After this, start removing the shelves, water pan, and drip pan from your smoker and clean them. Check if their dishwasher safe so you don’t have to hassle yourself cleaning. If they’re not dishwasher safe, you can scrape out any grease with a scraper and then wash with a bowl of soapy water.
Once you’ve cleaned out the parts of your smoker, it’s time to wipe your smoker’s interior. Use soap and water to watch the surfaces and scrape off any grease. Don’t forget to clean the glass door, too.
Reassemble your smoker and fire it up at the maximum temperature for 30 minutes. This will help dry up your smoker fast. But if you don’t want to, you can instead pat it dry with wet towels or let it air dry with the door open.
Finally, once you’re sure that the smoker is dry, oil the grates again to prevent rusting, and you’re done!
Electric smokers are indeed easier to use, but without the right knowledge, something can still go wrong with your cooking process. So, again, always remember these things:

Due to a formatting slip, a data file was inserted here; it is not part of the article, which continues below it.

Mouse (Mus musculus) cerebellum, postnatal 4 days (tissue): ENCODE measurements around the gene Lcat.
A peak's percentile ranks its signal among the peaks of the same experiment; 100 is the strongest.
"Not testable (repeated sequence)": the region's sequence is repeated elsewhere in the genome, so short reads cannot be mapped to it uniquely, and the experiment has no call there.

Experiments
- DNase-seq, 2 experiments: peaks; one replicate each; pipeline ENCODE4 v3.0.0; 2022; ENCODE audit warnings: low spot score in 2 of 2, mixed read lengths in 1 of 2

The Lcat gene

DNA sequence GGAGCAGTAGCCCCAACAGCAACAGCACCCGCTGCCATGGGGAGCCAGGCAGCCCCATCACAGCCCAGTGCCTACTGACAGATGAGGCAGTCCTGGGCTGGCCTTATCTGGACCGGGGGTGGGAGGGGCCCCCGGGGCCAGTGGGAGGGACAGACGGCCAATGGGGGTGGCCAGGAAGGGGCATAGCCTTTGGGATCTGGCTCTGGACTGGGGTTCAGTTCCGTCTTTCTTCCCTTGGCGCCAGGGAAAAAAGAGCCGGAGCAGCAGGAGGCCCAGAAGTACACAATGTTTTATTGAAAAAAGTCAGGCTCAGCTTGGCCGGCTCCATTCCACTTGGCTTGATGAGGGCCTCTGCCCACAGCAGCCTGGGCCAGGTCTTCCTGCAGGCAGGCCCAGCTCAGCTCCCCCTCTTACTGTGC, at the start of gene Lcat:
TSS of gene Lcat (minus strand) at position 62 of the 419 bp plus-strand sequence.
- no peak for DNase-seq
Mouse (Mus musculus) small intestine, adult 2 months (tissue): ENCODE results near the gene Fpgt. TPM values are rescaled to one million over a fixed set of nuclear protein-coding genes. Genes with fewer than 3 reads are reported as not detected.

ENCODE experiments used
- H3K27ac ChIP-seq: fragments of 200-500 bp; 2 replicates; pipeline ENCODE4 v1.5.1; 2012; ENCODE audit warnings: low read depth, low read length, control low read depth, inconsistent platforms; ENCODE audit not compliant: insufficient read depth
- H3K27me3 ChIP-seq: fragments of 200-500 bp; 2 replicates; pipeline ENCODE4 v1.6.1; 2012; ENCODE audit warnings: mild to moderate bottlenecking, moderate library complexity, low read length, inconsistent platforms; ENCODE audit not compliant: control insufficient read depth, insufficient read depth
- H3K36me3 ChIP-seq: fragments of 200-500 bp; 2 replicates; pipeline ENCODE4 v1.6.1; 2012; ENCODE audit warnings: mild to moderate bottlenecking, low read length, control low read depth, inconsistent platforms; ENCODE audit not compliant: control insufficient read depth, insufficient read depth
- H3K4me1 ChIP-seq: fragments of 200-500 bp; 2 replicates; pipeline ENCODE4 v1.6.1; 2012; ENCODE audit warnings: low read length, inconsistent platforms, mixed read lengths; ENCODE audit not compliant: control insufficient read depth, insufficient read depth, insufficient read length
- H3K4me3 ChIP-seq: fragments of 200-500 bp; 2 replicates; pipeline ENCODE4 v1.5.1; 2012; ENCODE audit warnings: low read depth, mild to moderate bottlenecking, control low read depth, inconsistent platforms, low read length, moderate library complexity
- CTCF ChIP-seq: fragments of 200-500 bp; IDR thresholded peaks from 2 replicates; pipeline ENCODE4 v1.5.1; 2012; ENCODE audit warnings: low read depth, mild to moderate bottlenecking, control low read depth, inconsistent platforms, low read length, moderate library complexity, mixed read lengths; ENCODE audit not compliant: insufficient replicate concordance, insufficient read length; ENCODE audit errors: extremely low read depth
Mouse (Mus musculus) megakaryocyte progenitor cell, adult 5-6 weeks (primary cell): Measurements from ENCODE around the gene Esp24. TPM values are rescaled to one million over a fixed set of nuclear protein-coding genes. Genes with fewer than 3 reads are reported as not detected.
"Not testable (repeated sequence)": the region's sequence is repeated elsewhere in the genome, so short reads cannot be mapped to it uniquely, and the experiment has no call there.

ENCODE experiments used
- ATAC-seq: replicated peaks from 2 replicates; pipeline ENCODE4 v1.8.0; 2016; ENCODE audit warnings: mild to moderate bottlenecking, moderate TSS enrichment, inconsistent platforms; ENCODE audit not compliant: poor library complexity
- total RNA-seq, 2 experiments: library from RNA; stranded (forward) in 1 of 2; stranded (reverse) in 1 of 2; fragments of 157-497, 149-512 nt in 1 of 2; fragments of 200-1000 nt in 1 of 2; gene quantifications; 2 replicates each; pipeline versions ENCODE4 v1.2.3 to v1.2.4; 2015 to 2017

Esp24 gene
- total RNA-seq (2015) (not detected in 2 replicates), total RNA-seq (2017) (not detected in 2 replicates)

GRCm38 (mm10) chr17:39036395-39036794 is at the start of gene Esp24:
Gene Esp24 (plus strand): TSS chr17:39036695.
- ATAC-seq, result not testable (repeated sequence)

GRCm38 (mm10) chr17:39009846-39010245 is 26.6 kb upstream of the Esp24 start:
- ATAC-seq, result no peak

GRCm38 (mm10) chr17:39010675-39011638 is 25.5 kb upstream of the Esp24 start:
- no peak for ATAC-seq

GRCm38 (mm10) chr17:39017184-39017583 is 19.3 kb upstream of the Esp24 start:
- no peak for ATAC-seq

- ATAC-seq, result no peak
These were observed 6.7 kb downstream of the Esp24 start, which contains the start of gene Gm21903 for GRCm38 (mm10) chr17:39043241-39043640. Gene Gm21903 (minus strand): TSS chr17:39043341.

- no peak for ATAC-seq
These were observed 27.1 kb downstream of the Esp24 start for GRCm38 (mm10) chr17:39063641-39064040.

- Pre-season your smoker to ensure that it’s clean and that it lasts longer
- Learn how to control the temperature by understanding temperature swings and adjusting the air vents
- Know what wood chips to use for a specific type of meat
- Know the right temperature settings for each type of meat
- Line the cooking racks for easy cleaning
- Always clean the smoker after use
By always remembering these things, you’ll be sure to produce some best-tasting smoked meats. On top of that, you’re also ensuring that your smoker will last for years.